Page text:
Long term memory consists of the memories that happened more than a few minutes ago. Long-term memory is where things can be stored in the mind for a long time to be recalled later. Examples of long term memories are remembering your 18th birthday party (when you are 25), remembering what you ate for dinner a week ago, the origin of the word memory, etc.
Is memory loss normal?
Occasionally, one may experience memory lapses that can become more frequent with advanced age. To a certain extent, this is considered as part of normal aging. There is a distinction however between typical changes in memory and the kind of memory loss associated with Alzheimer's disease and dementia in general. These changes include: impairment in memory, reasoning, judgment, language and other thinking skills and are due to changes in brain structure. This is why memory loss needs to be assessed by a professional in order to check if the memory loss is due to a disease or is a normal part of aging.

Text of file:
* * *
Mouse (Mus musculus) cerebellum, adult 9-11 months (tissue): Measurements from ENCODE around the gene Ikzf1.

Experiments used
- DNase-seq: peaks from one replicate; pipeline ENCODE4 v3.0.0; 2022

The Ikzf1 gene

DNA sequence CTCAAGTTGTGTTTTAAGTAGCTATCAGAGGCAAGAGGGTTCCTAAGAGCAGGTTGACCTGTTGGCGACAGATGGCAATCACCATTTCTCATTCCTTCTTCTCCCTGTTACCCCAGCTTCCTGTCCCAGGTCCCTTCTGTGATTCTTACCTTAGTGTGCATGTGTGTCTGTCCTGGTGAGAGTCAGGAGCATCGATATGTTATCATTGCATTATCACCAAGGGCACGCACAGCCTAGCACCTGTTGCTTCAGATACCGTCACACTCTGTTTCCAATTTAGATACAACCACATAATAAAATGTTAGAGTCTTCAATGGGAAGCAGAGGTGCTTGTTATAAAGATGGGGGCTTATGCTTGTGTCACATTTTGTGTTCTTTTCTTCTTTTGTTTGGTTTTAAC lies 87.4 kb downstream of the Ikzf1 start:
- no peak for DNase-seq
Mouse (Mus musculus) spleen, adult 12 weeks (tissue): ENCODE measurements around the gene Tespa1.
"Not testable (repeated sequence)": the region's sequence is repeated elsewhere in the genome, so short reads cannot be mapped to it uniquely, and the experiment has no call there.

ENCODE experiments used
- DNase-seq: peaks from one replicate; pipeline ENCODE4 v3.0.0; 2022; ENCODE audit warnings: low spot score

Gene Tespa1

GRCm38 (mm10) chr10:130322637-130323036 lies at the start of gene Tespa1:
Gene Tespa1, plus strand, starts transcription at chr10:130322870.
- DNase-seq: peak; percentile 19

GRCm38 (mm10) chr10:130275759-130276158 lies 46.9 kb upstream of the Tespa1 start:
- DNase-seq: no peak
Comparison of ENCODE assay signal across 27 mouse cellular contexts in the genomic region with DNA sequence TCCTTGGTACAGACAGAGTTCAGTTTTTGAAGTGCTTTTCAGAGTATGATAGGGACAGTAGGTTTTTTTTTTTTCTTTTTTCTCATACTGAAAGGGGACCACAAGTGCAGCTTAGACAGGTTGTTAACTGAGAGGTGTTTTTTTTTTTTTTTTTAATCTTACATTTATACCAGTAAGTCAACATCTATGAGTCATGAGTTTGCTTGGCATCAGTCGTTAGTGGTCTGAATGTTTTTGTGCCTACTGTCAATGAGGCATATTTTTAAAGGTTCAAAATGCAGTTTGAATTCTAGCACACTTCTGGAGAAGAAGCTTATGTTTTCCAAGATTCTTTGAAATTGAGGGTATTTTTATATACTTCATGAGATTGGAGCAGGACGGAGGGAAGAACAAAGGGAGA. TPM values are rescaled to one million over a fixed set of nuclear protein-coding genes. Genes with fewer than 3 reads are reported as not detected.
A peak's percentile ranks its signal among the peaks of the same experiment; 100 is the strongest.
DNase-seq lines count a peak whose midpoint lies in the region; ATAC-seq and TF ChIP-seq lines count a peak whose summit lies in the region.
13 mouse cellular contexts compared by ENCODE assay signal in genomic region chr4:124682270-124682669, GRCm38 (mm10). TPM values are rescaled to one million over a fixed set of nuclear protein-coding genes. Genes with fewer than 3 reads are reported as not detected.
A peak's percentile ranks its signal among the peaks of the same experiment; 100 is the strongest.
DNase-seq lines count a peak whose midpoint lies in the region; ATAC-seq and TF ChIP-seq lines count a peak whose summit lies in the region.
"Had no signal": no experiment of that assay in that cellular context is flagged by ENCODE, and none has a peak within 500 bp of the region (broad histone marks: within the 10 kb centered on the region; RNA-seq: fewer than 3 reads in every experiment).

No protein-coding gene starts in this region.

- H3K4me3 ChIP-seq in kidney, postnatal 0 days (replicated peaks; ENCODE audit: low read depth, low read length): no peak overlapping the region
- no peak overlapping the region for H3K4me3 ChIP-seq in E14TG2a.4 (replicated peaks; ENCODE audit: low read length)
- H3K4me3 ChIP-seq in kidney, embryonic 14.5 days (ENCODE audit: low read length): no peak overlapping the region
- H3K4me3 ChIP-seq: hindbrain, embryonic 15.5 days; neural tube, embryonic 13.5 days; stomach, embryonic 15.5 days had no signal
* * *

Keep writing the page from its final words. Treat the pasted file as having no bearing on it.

Is it normal for an older person living alone to be depressed?
It is not normal for an older person living alone, retired, or away from his/her children to feel depressed. In fact, depression in elderly people can often go untreated because many people think that depression is a normal part of aging and a natural reaction to chronic illness, loss and retirement. Many elderly people and their families also do not recognize the symptoms of depression so it can go unnoticed. According to studies done by IDRAAC, 8.6% of Lebanese older adults are depressed and females are twice more likely to develop depression than males.
How can I prevent memory problems?
Several lifestyle changes can help prevent memory problems such as:
  • A healthy diet: In fact, research has shown that a Mediterranean diet rich in fruits, vegetables, olive oil, legumes, whole grains and fish can help in preserving memory and cognitive abilities.